Have you ever noticed that you still may feel stressed, even two or three days after a big upset? You and your spouse have an argument, there’s a financial scare, or any other number of moderately big stressors. The issue may already be resolved, but for days, you may still experience headaches, sleepless nights, high reactiveness in seemingly unrelated situations, stomach upset, appetite loss or increase, or just a pervading sense of tension or nervousness, unrest. These are the lingering effects of cortisol on the brain.
Cortisol is suppose to be our friend. It’s a chemical flooded onto our brain tissue during times of high stress which causes every part of our functioning to be on unusually high alert, sometimes called the “fight or flight” reaction. It’s especially high during and after a particularly frightening circumstances, such as witnessing or being victim to a crime, natural disaster, or war. It’s suppose to be our friend because it helps us protect ourselves or seek refuge.
But, what happens when our brain is continually flooded with cortisol, on a regular basis? Well, we can’t go around with our fight or flight instinct “on” all of the time without dire results: high blood pressure, stroke, malfunctioning of all our organs. In short, a life of high stress and anxiety is what’s killing most Americans, if you look at the rates of death by high blood pressure and heart disease. Our bodies aren’t meant to be on perpetual high alert. Anxiety kills.
So….how does this play out in the body of a baby? Studies have shown that babies left alone to cry experience a flood of cortisol on their brains. These babies experience higher blood pressure than the average baby. In fact, although all babies and toddlers who attend daycare experience a slight rise in blood pressure upon leaving their parent, compared to at-home companions, they experience a lowering, or normalizing of blood pressure, upon returning home at the end of day,…except for babies who are left to cry alone as part of of their nightly routine. These babies not only experience higher blood pressure than other daycare babies, but their blood pressures also do not normalize upon returning home at end of day.
What’s going to happen to these little ones who experience a flooding of cortisol on their brains on a daily baisis? Studies indicate they will likely suffer more from digestion problems, anxiety issues, and will be more likely to develop diabetes, heart disease, and other long term complications related to cronic anxiety as adults. Why do they eventually fall asleep? Because it’s their flight mechanism. Why do we want our children to learn to go to sleep via cortisol induced flight reflex? Because it will make them able to put themselves to sleep? At what cost?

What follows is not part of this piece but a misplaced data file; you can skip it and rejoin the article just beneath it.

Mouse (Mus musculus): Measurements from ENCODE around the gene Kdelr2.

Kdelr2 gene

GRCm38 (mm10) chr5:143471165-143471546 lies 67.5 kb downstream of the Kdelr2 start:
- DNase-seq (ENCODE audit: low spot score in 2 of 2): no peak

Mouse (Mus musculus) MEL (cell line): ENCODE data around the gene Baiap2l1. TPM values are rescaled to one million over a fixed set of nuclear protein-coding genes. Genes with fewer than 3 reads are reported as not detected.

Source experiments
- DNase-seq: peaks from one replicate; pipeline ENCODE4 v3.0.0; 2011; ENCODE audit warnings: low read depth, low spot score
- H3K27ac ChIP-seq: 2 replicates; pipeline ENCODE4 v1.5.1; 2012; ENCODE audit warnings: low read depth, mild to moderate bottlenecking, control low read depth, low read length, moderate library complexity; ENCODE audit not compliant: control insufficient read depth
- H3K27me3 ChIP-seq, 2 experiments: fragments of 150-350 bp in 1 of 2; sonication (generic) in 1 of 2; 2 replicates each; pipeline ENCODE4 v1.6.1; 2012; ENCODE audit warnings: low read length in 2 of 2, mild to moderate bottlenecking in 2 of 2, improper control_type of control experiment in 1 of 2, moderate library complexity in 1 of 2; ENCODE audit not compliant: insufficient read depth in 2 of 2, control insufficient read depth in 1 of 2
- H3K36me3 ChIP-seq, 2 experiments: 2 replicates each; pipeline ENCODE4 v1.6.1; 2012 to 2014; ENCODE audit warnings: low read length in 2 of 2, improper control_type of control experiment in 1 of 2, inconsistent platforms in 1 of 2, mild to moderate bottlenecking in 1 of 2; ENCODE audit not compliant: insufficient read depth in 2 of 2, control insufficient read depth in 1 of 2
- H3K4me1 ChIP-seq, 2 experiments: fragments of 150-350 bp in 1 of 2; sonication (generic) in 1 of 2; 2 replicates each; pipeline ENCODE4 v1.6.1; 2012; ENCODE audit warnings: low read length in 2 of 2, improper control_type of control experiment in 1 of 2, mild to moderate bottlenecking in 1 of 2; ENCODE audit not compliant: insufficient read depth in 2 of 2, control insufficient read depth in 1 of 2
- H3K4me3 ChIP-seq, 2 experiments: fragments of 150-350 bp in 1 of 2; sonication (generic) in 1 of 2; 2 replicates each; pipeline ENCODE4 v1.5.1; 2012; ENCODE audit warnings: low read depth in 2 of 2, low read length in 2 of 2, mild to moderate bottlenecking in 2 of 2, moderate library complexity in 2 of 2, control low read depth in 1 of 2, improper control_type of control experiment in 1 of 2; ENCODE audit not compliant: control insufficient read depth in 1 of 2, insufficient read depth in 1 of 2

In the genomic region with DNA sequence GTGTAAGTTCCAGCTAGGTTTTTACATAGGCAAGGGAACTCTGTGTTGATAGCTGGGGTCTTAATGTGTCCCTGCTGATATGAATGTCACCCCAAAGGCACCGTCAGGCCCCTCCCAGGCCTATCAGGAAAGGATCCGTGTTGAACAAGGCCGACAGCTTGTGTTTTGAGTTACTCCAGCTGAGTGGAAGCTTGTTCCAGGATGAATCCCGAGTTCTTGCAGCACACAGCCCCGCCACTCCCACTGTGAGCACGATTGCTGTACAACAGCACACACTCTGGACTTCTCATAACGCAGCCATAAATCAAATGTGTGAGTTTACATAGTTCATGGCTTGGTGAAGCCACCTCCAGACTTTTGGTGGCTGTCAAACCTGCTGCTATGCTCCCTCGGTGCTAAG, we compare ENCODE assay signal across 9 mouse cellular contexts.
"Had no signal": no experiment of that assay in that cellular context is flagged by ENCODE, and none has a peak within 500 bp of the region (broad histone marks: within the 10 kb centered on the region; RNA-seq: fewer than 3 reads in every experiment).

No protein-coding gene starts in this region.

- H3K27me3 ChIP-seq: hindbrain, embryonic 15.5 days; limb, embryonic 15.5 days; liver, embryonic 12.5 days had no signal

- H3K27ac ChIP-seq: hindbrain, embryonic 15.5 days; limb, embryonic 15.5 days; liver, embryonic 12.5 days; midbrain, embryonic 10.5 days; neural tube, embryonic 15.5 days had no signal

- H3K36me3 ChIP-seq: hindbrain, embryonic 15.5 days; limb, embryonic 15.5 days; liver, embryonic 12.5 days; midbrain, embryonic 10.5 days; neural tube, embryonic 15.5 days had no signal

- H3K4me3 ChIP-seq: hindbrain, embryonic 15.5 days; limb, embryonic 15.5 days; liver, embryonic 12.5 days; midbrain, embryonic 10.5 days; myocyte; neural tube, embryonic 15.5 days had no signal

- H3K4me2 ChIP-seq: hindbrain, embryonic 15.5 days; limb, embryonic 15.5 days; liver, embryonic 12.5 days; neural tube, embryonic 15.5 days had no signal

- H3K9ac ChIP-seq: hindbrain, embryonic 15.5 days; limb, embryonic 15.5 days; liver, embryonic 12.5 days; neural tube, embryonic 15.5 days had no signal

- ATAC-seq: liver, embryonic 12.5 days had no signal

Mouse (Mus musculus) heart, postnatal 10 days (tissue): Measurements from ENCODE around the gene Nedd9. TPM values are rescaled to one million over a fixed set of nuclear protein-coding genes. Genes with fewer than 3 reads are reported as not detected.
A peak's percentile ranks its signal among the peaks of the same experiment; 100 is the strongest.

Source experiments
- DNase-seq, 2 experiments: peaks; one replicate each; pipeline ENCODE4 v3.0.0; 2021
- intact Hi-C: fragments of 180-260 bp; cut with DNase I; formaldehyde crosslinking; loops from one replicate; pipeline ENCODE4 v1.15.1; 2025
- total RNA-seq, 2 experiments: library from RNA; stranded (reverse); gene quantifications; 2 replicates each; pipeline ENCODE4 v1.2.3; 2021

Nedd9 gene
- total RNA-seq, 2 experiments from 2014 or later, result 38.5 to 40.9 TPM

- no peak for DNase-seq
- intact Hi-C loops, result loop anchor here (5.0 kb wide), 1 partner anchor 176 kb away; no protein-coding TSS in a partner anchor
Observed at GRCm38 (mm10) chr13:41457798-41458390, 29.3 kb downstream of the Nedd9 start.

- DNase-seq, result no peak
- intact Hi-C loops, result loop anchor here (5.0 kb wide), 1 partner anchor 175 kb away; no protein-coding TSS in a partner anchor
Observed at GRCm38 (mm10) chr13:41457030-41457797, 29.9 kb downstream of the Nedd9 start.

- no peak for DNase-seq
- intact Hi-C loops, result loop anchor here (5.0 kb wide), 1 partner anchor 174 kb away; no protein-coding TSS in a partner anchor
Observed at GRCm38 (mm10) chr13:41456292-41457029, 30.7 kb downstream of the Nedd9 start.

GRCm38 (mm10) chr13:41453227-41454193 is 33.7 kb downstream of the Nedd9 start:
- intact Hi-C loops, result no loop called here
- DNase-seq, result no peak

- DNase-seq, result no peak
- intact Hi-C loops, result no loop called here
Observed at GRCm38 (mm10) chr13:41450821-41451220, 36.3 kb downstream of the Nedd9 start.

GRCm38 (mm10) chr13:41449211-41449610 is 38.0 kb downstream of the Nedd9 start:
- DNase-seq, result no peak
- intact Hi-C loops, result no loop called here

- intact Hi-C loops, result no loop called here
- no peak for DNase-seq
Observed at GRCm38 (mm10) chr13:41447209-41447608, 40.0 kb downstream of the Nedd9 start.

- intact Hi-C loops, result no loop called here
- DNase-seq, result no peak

Studies are proving everyday what mother’s instinct has shouted for years: babies and children need comfort while they are drifting off to dreamland. They need to feel that mother or father is near. They need to be rocked, held, touched. How sad if we lived in a world where lullabies never existed! How confusing to a child to be prepped for bed by comforting things, like baths, warm milk, song….only to be left completely alone in the end to “cry it out”!
Have you been told it “makes them stronger people”? But, maybe it doesn’t. Is it worth the health risks?
It you are are having trouble gentling your little one to sleep, seek the help of your local LLL chapter or leader, numerous mothering message boards, or a good attachment promoting, sleep-help book. One author that has been a great source of help to so many families is Elizabeth Pantley, author of “The No-Cry Sleep Solution” series of books.
Wherever you look, find a solution, don’t let them cry uncomforted, and trust your instincts. They’re God’s way of helping us keep our children safe.
My little ones are waking up, but I will be back soon to list some references for these studies for you. Many Blessings!